Nuclear power plants modeling capabilities in AxSTREAM System Simulation:

The thermodynamic cycle of nuclear power plants can be accurately modeled and analyzed through AxSTREAM System Simulation, using an integrated 0D-1D reduced-order modeling approach. Figure 6 shows an AxSTREAM System Simulation project modeling a 0D model of the nuclear power plant’s conventional part (nuclear steam turbine cycle with multiple extractions).

Figure 6. Conventional Part (Steam Cycle) of Nuclear Power Plant Modelled
Figure 6. Conventional Part (Steam Cycle) of Nuclear Power Plant Modeled in AxSTREAM System Simulation

A 220 MW nuclear steam turbine cycle with multiple extractions has been modeled here. This cycle includes numerous components such as a steam generator/boiler, multiple turbines with extractions, feed water heaters, pumps, valves, condenser with cooling loop, liquid separator, generator, etc. By modeling this cycle, designers can calculate related thermodynamic parameters in each component, such as flow rate, pressure, temperature, enthalpy, etc., and the overall cycle performance, such as thermal efficiency, power production, etc. Additionally, designers can utilize “Multi-run” tools available in AxSTREAM System Simulation, such as “Map” and “Case” for off-design performance calculations of nuclear turbine cycles, and “Plan” and “Monte Carlo” for optimization tasks of nuclear turbine cycles. With the help of these multi-run tools, designers can study how nuclear power plants will behave in the real world and improve the overall performance of the power plants. AxSTREAM System Simulation can do a lot more with its unique key features and capabilities.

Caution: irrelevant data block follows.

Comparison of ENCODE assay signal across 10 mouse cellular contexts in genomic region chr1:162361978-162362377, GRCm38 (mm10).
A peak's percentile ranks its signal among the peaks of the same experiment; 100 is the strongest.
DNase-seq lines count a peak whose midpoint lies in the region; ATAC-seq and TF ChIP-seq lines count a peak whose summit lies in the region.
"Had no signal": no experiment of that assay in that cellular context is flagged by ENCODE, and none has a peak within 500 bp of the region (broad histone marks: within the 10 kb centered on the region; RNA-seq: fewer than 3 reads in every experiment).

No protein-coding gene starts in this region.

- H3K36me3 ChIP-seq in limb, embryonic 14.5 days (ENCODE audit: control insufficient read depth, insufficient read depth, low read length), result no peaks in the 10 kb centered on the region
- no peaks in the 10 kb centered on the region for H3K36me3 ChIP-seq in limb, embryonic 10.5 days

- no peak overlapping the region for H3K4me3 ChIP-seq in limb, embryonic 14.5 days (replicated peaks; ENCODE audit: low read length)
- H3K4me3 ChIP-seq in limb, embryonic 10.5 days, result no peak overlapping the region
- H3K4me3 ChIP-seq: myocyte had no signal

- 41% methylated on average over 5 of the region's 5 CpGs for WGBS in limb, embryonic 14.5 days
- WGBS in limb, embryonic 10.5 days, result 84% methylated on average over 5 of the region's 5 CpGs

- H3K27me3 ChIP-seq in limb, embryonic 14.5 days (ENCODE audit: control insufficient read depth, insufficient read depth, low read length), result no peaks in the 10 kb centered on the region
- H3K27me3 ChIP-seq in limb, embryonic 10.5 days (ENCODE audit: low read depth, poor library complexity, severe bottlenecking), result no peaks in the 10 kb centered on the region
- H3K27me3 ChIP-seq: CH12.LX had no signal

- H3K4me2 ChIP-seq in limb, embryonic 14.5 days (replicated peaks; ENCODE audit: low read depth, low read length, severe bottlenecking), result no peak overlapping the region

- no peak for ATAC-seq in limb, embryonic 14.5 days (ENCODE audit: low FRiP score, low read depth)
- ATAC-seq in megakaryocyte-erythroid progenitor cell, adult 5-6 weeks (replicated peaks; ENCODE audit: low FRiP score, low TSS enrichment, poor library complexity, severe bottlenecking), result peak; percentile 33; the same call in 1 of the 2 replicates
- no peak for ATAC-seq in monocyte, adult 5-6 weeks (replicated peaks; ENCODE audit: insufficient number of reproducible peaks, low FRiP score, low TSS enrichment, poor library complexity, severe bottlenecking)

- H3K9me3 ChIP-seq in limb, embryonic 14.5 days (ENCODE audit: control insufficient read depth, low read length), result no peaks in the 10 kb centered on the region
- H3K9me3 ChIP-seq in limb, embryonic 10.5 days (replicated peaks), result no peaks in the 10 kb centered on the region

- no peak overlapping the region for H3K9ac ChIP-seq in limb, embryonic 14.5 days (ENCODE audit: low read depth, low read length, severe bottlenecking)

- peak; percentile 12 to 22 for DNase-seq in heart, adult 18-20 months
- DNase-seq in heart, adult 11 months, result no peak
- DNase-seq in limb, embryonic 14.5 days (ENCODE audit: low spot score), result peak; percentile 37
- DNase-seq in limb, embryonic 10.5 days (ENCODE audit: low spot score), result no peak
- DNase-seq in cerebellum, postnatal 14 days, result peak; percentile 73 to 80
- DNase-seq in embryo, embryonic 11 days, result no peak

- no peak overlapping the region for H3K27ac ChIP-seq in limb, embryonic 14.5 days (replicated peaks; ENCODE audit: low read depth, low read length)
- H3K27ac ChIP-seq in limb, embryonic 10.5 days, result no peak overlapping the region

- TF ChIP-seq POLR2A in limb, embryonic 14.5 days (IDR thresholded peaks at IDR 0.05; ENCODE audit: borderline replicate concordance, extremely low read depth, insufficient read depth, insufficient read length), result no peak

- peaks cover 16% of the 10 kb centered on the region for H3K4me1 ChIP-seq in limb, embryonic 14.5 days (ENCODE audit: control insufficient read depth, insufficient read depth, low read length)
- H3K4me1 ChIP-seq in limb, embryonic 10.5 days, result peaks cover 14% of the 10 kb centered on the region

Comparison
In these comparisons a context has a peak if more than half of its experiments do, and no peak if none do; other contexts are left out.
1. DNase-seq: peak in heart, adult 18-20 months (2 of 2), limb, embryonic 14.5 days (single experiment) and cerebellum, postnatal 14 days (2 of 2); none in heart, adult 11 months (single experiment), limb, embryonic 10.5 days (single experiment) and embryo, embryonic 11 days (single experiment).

Nuclear reactors are a vital source of energy that has been providing electricity to millions of people worldwide for over half a century. While they pose some risks and challenges, the advantages of nuclear power, such as reliability, low carbon emissions, and low operating costs, make it a compelling option for countries looking to meet their energy needs while reducing their carbon footprint. With proper safety protocols and waste disposal systems in place, nuclear power can continue to be a reliable and efficient energy source for years to come. SoftInWay offers consulting and support services to help engineers make the right decision on designing/modeling energy conservation systems, including power generation using nuclear power plants. Our technical team has extensive experience and a thorough understanding of the most advanced nuclear reactors/nuclear power plants—along with their pros and cons.

Are you interested in learning how AxSTREAM System Simulation can help you design or analyze nuclear power plants? Reach out to us at to schedule a demo!

Part 1 


  1. World Nuclear Industry Status Report [Internet]. 2018 Nov 1. Available from:
  6. Power Reactor Information System, IAEA [Internet]. 2018 Nov 1. Available from: